What it does: The National School Lunch Program was established in 1964 to provide funding for schools to offer breakfast and lunch to students from households with income levels below a certain threshold. HB 2759 would establish a School Breakfast and Lunch Reimbursement Account to reimburse school districts for costs incurred by this program that are not otherwise paid for. HB 2760 would establish a Universal School Meals Account to reimburse school districts for USDA-reimbursable meals and meals not reimbursed by state, federal or other sources. It would prioritize the distribution of funds, helping to correct some of the unintended consequences of the 2017 legislation that implemented a statewide policy to prevent “lunch shaming.” HB 2761 would establish a school meal reimbursement account for districts providing meals to students who owe more than five meals and would only apply to costs accrued after July 1, 2019, also helping to correct the unintended consequences of the “lunch shaming” legislation. HB 2765 would require school districts to make breakfast available at school sites after the school day has started and allow up to 15 minutes of time spent consuming breakfast to count as instructional time when consumed in a classroom and instruction is provided.
What’s new: Public hearings were held for these bills Feb. 27.
What’s next: Work sessions are scheduled for Monday, April 8. All four bills are part of a larger policy push this session toward some sort of increase in funding for school nutrition. This policy was also recommended as part of the Joint Committee on Student Success investment framework. Legislators and advocates continue to work on the policy specifics, but some increased investment seems likely this session.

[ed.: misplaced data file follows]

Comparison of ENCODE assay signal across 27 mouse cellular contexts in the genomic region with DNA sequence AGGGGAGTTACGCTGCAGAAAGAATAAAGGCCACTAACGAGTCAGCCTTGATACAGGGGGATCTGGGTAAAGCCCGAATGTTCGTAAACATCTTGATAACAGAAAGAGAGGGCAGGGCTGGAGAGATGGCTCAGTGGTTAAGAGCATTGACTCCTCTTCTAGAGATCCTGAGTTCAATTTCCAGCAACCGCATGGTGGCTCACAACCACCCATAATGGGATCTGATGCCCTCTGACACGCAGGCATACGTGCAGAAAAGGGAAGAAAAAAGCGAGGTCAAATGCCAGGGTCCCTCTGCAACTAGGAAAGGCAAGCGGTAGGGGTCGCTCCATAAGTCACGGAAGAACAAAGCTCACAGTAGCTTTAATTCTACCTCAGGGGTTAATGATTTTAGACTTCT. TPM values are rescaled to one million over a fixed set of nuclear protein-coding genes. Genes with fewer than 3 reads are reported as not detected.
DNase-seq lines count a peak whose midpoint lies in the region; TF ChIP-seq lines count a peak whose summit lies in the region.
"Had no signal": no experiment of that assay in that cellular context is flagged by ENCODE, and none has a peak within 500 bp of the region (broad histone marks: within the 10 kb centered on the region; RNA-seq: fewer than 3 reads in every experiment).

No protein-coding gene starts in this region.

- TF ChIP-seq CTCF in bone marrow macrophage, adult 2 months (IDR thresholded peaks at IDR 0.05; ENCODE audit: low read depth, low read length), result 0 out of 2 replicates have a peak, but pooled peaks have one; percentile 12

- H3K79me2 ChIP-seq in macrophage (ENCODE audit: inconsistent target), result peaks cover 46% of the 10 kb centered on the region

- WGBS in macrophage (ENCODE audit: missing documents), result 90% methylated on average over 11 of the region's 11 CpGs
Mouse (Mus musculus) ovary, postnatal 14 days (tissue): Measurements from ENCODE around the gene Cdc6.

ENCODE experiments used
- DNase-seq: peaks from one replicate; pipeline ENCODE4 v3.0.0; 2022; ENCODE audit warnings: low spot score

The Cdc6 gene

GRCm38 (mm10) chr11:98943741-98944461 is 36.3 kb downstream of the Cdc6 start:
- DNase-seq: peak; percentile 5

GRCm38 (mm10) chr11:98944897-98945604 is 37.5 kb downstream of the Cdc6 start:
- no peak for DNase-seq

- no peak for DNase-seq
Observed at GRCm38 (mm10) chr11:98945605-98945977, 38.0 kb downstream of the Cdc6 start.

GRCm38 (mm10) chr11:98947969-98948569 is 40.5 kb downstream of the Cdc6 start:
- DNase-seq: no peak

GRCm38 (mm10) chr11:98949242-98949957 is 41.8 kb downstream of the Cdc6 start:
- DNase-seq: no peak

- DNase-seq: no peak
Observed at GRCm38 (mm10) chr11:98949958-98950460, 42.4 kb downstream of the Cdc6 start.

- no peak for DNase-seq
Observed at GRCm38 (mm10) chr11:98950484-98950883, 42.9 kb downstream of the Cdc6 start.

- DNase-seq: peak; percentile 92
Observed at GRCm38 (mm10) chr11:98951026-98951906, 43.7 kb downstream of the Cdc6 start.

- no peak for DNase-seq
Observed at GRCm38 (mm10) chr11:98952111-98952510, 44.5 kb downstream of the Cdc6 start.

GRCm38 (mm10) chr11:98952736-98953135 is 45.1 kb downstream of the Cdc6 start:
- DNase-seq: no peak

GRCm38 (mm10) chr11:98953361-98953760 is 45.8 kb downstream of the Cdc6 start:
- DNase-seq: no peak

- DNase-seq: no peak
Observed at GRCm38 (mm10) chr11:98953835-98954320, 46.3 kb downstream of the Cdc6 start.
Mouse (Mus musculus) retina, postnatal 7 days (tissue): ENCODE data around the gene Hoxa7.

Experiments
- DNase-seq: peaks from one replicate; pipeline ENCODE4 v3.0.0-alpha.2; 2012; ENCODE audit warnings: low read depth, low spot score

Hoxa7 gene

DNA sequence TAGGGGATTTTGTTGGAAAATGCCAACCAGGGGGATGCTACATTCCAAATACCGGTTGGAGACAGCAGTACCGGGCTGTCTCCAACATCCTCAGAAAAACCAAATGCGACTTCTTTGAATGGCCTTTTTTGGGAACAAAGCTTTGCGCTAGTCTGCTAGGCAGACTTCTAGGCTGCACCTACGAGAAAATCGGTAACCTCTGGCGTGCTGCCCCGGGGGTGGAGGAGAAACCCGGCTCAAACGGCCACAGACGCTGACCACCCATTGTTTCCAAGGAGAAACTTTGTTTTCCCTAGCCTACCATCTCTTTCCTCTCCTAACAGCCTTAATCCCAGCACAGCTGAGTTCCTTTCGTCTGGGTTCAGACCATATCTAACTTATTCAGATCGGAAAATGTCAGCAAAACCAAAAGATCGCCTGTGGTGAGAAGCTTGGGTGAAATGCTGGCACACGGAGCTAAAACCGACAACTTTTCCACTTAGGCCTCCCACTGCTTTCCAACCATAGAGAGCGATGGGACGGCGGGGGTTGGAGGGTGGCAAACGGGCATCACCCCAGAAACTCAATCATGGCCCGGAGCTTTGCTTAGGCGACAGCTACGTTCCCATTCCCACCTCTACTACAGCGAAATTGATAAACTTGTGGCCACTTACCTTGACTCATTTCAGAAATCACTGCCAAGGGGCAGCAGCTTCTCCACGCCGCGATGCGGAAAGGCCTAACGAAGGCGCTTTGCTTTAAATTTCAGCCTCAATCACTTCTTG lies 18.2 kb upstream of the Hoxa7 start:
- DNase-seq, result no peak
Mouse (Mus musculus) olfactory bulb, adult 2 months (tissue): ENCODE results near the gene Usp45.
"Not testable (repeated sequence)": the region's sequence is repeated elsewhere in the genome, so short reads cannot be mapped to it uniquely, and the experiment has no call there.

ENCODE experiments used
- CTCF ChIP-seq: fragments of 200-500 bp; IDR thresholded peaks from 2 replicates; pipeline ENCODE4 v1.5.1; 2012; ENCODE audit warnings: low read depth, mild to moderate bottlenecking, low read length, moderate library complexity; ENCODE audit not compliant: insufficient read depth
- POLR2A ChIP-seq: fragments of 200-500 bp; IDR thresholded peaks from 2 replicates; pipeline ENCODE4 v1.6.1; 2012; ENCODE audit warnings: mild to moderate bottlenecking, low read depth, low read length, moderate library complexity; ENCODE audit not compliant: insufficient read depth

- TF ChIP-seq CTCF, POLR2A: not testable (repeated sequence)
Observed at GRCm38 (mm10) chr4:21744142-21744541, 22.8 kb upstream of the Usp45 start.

What it does: The Oregon Promise is a state grant that covers the cost of tuition at Oregon community colleges for recent high school or GED graduates. Incarcerated students lose eligibility if they receive their credential before or during their custody period and are unable to enroll in college within the six-month time limitation. The Oregon Department of Corrections does not have the technology to provide an opportunity to participate in online college-level courses. HB 2910 would require the six-month period to enroll in the program for a person who is incarcerated or detained to begin after the period of incarceration or detention has ended. Seven students have received the Oregon Promise Grant while in custody this year.
What’s new: A public hearing was held on Wednesday, March 13, with universal support for the measure. Rep. Janeen Sollman said in the hearing: “Access to post-secondary programs translates to higher earnings and lower unemployment. Oregon workers boost the average earnings by 19% when they earn a community college career certificate. That’s an average of $5,000 annually for the worker. Not only are wages higher but unemployment drops from 6.5% with no college to 3.4% if a person gets a two-year certificate. These statistics are even more meaningful when the person is being released from incarceration and is working toward a positive new direction in their life.”
What’s next: A work session has been scheduled for Monday, April 8.
What it does: The No Child Left Behind Act and the Every Student Succeeds Act led to Oregon students taking the Smarter Balanced Assessment Consortium summative assessments in mathematics and English language arts at the end of each school year from third grade through eighth grade and once in high school. HB 2736 and SB 157 would allow national assessments, such as the SAT and ACT, to replace Oregon’s statewide assessments for high school students.
What’s new: There was a public hearing on SB 157 on Monday, March 18. Cost estimates for implementing a new test for high schools and discontinuing the current test would be approximately $5.8 million to $6.8 million per biennium.
What’s next: A public hearing and possible work session for HB 2736 and a work session for SB 157 are both scheduled for Monday, April 8.